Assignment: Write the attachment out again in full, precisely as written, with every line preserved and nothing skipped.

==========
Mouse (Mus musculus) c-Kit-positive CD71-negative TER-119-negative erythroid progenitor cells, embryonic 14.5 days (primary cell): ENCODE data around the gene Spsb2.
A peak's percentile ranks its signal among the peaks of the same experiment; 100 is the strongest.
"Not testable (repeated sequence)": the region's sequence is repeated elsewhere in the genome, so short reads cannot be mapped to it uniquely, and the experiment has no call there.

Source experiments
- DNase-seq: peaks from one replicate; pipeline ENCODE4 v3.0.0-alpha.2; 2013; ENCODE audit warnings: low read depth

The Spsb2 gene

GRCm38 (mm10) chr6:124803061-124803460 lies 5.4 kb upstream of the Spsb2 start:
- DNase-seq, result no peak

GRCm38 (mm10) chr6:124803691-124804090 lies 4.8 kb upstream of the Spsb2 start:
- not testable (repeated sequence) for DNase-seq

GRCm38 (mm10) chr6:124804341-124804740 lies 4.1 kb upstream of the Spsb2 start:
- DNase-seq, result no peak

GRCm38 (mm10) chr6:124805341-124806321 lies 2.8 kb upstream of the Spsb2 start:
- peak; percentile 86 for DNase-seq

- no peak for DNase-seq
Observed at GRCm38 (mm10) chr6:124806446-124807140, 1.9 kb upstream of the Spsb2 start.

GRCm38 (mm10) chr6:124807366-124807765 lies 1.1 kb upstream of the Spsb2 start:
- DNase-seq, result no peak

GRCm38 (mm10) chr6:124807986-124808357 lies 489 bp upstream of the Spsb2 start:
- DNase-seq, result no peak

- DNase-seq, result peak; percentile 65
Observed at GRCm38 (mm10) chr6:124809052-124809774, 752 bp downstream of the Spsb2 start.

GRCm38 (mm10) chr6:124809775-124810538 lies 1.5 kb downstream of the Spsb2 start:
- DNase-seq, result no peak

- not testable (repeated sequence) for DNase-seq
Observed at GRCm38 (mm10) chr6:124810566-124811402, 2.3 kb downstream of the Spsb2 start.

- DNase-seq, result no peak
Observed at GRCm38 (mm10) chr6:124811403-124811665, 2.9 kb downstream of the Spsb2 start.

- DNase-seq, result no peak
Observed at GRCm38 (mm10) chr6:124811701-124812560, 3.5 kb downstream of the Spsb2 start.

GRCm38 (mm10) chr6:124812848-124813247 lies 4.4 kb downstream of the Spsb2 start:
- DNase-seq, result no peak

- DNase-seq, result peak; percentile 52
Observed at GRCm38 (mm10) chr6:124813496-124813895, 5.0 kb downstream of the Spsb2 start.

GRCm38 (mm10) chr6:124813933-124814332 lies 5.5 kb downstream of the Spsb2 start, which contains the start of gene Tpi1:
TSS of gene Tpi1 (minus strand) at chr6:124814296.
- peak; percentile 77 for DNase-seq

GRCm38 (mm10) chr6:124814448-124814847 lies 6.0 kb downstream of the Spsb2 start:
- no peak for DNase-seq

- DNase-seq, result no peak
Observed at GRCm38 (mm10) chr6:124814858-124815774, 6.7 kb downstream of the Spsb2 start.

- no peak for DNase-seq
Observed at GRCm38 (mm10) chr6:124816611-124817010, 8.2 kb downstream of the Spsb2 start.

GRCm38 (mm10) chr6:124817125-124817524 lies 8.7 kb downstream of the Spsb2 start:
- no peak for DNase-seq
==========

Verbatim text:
Mouse (Mus musculus) c-Kit-positive CD71-negative TER-119-negative erythroid progenitor cells, embryonic 14.5 days (primary cell): ENCODE data around the gene Spsb2.
A peak's percentile ranks its signal among the peaks of the same experiment; 100 is the strongest.
"Not testable (repeated sequence)": the region's sequence is repeated elsewhere in the genome, so short reads cannot be mapped to it uniquely, and the experiment has no call there.

Source experiments
- DNase-seq: peaks from one replicate; pipeline ENCODE4 v3.0.0-alpha.2; 2013; ENCODE audit warnings: low read depth

The Spsb2 gene

GRCm38 (mm10) chr6:124803061-124803460 lies 5.4 kb upstream of the Spsb2 start:
- DNase-seq, result no peak

GRCm38 (mm10) chr6:124803691-124804090 lies 4.8 kb upstream of the Spsb2 start:
- not testable (repeated sequence) for DNase-seq

GRCm38 (mm10) chr6:124804341-124804740 lies 4.1 kb upstream of the Spsb2 start:
- DNase-seq, result no peak

GRCm38 (mm10) chr6:124805341-124806321 lies 2.8 kb upstream of the Spsb2 start:
- peak; percentile 86 for DNase-seq

- no peak for DNase-seq
Observed at GRCm38 (mm10) chr6:124806446-124807140, 1.9 kb upstream of the Spsb2 start.

GRCm38 (mm10) chr6:124807366-124807765 lies 1.1 kb upstream of the Spsb2 start:
- DNase-seq, result no peak

GRCm38 (mm10) chr6:124807986-124808357 lies 489 bp upstream of the Spsb2 start:
- DNase-seq, result no peak

- DNase-seq, result peak; percentile 65
Observed at GRCm38 (mm10) chr6:124809052-124809774, 752 bp downstream of the Spsb2 start.

GRCm38 (mm10) chr6:124809775-124810538 lies 1.5 kb downstream of the Spsb2 start:
- DNase-seq, result no peak

- not testable (repeated sequence) for DNase-seq
Observed at GRCm38 (mm10) chr6:124810566-124811402, 2.3 kb downstream of the Spsb2 start.

- DNase-seq, result no peak
Observed at GRCm38 (mm10) chr6:124811403-124811665, 2.9 kb downstream of the Spsb2 start.

- DNase-seq, result no peak
Observed at GRCm38 (mm10) chr6:124811701-124812560, 3.5 kb downstream of the Spsb2 start.

GRCm38 (mm10) chr6:124812848-124813247 lies 4.4 kb downstream of the Spsb2 start:
- DNase-seq, result no peak

- DNase-seq, result peak; percentile 52
Observed at GRCm38 (mm10) chr6:124813496-124813895, 5.0 kb downstream of the Spsb2 start.

GRCm38 (mm10) chr6:124813933-124814332 lies 5.5 kb downstream of the Spsb2 start, which contains the start of gene Tpi1:
TSS of gene Tpi1 (minus strand) at chr6:124814296.
- peak; percentile 77 for DNase-seq

GRCm38 (mm10) chr6:124814448-124814847 lies 6.0 kb downstream of the Spsb2 start:
- no peak for DNase-seq

- DNase-seq, result no peak
Observed at GRCm38 (mm10) chr6:124814858-124815774, 6.7 kb downstream of the Spsb2 start.

- no peak for DNase-seq
Observed at GRCm38 (mm10) chr6:124816611-124817010, 8.2 kb downstream of the Spsb2 start.

GRCm38 (mm10) chr6:124817125-124817524 lies 8.7 kb downstream of the Spsb2 start:
- no peak for DNase-seq